Twitter's NFL Live-Stream Numbers 'Underwhelm' Some Sponsors

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Twitter promotes its schedule of NFL games.
Twitter promotes its schedule of NFL games. Credit: Twitter
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Twitter shouldn't do an NFL touchdown dance just yet, according to some advertisers.

The audience numbers have been called "underwhelming" by some sponsors of Twitter's live-streaming of Thursday Night Football. One agency executive said that a client who sponsored the games could even ask for "make-good" ad inventory during future programs.

"We're seeing a significant under-delivery from Twitter for our spots," the agency executive said, speaking on condition of anonymity. "The problem is people aren't watching full games."

Other media buyers echoed that sentiment, saying that the viewer numbers were not impressive, yet.

Twitter may well see audiences grow. Stats are only in for its first two games, with audiences for last night's Cardinals-49ers matchup and seven more games still to be determined.

The second game delivered 327,000 average-minute viewers, a metric in line with how Nielsen measures TV. It got 2.2 million total "views," the measure commonly used in digital even if its definition varies. In this case it counts anyone who watches for even for a second.

The first game averaged 243,000 viewers and drew 2.1 million total views.

Another agency executive said Twitter had anticipated 500,000 average viewers, though it did not guarantee that.

One advertiser, Bank of America, said Twitter hit the numbers that were expected on its first game, delivering 2.1 million total views to the live-stream when it anticipated 1.5 million.

"I think we're feeling pretty good about it from a business standpoint," said Lou Paskalis, senior VP and enterprise media executive at Bank of America, told The Wall Street Journal in September. "I know we're feeling great about it from an experience standpoint."

Asked for comment on this article, a Twitter spokesman pointed to the Journal article and declined to comment further.

Viewers tuned in for an average of 22 minutes, the agency executive said. That's encouraging by the standards of web video. But it's perhaps one-third the amount of time that a TV buyer would expect someone to watch a football game the traditional way.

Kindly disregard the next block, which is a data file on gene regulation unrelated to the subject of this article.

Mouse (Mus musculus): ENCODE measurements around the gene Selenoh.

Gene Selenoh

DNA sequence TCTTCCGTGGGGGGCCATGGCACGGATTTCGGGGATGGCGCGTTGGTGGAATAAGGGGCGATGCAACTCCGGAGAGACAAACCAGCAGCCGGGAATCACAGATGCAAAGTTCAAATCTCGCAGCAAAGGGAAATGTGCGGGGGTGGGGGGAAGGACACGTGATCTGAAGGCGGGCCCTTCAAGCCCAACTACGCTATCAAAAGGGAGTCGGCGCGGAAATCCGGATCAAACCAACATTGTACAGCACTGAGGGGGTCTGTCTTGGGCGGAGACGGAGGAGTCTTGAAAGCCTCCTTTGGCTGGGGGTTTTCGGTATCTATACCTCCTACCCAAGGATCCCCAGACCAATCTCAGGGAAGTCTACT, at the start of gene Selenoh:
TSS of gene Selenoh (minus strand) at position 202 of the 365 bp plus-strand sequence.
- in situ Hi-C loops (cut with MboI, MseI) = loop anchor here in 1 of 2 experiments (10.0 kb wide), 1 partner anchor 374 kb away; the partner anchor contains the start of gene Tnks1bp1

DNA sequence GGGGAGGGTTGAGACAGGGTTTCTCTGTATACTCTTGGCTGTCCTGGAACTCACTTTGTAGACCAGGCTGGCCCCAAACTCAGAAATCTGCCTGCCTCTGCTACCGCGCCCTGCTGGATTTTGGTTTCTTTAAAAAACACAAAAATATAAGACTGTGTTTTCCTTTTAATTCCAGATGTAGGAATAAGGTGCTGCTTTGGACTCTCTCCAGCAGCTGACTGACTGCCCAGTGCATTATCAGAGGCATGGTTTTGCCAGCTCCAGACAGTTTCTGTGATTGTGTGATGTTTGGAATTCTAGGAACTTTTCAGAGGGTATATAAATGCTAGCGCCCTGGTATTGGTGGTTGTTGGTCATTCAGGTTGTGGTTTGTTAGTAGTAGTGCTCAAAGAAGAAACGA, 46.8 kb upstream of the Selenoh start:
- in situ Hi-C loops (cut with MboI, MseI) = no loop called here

The brand client was expecting its commercials to be viewed three times by the average viewer, but the average viewer saw the ad only once, the exec said.

The problem is that the audience is good, but it's not TV-good, and that's where the expectations game may have burned some advertisers.

"If any brands expected them to have the kind of viewership seen on television, it's just not realistic," said another agency executive. "Our clients knew it was very much a test and not seen as being more profound than that."

However, Twitter has been trying to reinvigorate its sales by going more for TV advertising dollars, making its NFL packages a crucial test.

It asked for up to $8 million for season-long deals. In addition to Bank of America, sponsors include Ford, Nestlé, Anheuser Busch and Campbell's, though it is not known how much they paid.

The NFL live-stream is a polished video experience that's won praise for Twitter, and the ads appear to benefit.

Twitter has said that the ads have a 98% completion rate, which is an overwhelming number for TV-style commercials on a digital platform, where more common formats such as pre-roll struggle to keep viewers.

"That makes us really happy," Mr. Paskalis told the Journal.

The completion rates partly vindicate Twitter's gamble on NFL games, because it suggests that digital viewers will consume TV-style ads. On most digital platforms, consumers frequently skip or block video ads.

NFL ratings on TV this season, meanwhile, have had a soft start.

Contributing: Jeanine Poggi, Anthony Crupi

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CORRECTION: An earlier version of this article said Twitter provided a statement from Bank of America's Lou Paskalis. Twitter only referred Ad Age to a Wall Street Journal article and highlighted Mr. Paskalis's quotes in it. Mr. Paskalis did not respond to requests for new comment before publication.